Internationalism at the heart of the Festivals
When the first Edinburgh International Festival was originally conceived in the aftermath of World War Two, they were seen as a way to bring people and nations together after conflict and to celebrate internationalism. Over 70 years later, and in an increasingly globalised an ever-more volatile world, this mission remains as strong as ever at the heart of the Edinburgh Festivals.
The global nature of Edinburgh’s festivals makes them a great platform for participants from all over the world who can bring their work to international audiences, peer networks and industry experts, and gain first-hand insight into what is happening around the globe.
For audiences, a gateway is opened to a world of work that they may never otherwise see - and research shows that a sense of discovery is the thing most valued by festival-goers.
Every year artists, performers, writers and filmmakers from all corners of the world arrive in Edinburgh and make the city their home. Plenty of festivals boast country-specific strands: the Film festival selects a ‘country focus’ each year to inform its programming, and have celebrated work from Poland, Canada and Finland at recent festivals.
Some countries themselves set their sights on Edinburgh as a way to showcase their country’s talents and productions. In 2014, for example, the ‘New Zealand at Edinburgh’ programme saw 200 New Zealand artists display their work across seven of the city’s festivals.
Edinburgh’s buildings are also put to good use throughout the festivals, with international acts adopting temporary homes for the duration of their stay. Since 2016, King’s Hall in the city’s south side has become CanadaHub every August, showcasing the best in Canadian contemporary performance.
The international nature of Edinburgh’s festivals also makes them the perfect backdrop for some truly memorable moments.
In 1947, the Vienna Philharmonic Orchestra were reunited with Bruno Walter, their Jewish pre-war conductor, for a moving performance that had perhaps seemed impossible during the war years.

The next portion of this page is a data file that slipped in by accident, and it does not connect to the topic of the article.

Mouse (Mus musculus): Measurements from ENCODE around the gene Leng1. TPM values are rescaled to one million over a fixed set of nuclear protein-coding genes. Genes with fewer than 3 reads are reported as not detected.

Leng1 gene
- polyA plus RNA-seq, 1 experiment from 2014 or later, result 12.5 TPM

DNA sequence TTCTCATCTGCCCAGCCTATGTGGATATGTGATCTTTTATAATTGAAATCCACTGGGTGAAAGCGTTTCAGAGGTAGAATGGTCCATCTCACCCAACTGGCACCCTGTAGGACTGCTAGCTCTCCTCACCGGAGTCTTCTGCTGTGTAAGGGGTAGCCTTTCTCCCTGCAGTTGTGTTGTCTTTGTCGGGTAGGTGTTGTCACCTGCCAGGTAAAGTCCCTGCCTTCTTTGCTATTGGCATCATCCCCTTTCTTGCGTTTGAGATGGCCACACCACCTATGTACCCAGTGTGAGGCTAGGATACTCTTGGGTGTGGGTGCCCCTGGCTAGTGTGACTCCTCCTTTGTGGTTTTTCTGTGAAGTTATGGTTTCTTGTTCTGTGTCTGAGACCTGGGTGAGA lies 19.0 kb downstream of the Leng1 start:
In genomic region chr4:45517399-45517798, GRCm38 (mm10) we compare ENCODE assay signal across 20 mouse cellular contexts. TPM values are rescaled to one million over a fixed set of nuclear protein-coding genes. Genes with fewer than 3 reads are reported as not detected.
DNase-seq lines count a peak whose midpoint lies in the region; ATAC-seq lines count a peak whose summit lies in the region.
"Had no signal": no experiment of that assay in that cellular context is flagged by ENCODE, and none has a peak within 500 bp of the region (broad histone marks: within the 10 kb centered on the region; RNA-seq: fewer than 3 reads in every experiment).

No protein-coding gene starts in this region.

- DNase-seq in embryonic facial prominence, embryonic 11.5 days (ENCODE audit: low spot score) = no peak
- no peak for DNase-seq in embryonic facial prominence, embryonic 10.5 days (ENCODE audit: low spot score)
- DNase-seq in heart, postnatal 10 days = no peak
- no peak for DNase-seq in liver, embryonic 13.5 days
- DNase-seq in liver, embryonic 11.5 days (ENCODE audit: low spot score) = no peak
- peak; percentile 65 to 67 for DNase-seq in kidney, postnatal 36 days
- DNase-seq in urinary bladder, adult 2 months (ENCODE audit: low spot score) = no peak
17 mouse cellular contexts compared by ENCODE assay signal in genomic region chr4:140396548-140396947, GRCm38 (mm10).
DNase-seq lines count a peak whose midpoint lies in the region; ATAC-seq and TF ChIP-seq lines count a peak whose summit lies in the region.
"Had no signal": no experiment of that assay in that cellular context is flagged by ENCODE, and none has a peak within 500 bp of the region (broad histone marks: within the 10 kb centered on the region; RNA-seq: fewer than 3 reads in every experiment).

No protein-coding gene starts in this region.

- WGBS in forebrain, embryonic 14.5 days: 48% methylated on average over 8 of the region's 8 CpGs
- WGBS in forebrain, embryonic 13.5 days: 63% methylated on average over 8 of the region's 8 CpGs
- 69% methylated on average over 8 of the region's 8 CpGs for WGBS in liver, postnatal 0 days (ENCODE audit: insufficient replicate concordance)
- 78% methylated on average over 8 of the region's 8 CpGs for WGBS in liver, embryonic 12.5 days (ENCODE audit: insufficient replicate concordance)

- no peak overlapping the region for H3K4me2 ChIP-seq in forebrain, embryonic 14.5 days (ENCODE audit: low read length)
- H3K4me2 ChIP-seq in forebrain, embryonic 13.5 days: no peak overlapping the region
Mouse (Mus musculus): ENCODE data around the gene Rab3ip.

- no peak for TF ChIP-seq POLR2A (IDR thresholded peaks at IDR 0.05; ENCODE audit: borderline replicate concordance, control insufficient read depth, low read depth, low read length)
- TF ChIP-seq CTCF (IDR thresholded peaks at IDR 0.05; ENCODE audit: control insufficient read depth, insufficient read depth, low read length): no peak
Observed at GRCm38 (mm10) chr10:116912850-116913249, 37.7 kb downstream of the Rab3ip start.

Just a few years later in 1952, the third Royal Edinburgh Military Tattoo welcomed its first overseas regiment band, the Royal Netherlands Grenadiers, beginning a long tradition of international collaboration in which 46 countries have since taken part.
The unique nature of the festivals has also nurtured some cross-country collaborations that had never been seen before or since.
At a meeting ahead of the first Edinbugrh International Book festival, Andr Deutsch, born in Hungary but a grand old man of British publishing, stood up and declared: "I am not going to give you any money, but I will give you John Updike." Updike’s presence gave the first festival a huge lift and he was joined by Anthony Burgess, with founder Jenny Brown recalling the two men meeting at the Roxburghe Hotel, with Burgess offering his hand: "Updike? Burgess. We have corresponded."
And in 1989, at the inaugural Edinburgh International Science Festival, the world’s first ever female cosmonaut, Russian Valentina Tereshkova, opened the festival with tales that went beyond even the international.
As global relationships have changed and evolved, the Festivals have remained firm supporters of international collaboration and champions of worldwide progress, never shying away from moments of political significance.
Hogmanay celebrations in 2018/19 included 25 love letters to Europe from Scottish writers, projected onto buildings around Edinburgh as the UK’s withdrawal from the European Union edged closer.
Other significant dates have been recognised at the festivals too: the 2017 Royal Edinburgh Military Tattoo marked the foundation of India as an independent nation as part of the UK-India Year of Culture and a wider programme of festival events titled India @ Edinburgh.
And the Fringe’s CanadaHub was born in 2016 as part of work to build the relationship between Scotland and Canada as the latter marked its 150th anniversary as an independent country.
As well as collaboration, inspiration and discovery, the festivals have also been cited internationally as key to the strengthening of culture, performance and particular art forms in other parts of the world.
Australian circus act Freefall spoke recently of getting their big break at the Edinburgh Festival Fringe, when international theatre agent Wolfgang Hoffman offered them representation after witnessing their performance. Originally the group had viewed Edinburgh as a place to grow and develop, marking it out as an important training ground for international talent.
It’s not just performers for whom Edinburgh holds a special meaning. Over the years, a range of summits and conferences have been developed which place Edinburgh firmly at the heart of global culture.
These range from the he Edinburgh International Culture Summit which brings together policy-makers from around the world to tthe biennial Fringe World Congress, inaugurated in Edinburgh 2012 as the inspiration for the more than 200 Fringe Festivals.now in existence around the world
Another key gathering was the Edinburgh World Writers’ Conference which began in August 2012 at the Edinburgh International Book Festival and brought 50 world renowned writers together with members of the public to discuss the five topics that almost brought writers to blows during the infamous Writers’ Conference of 1962.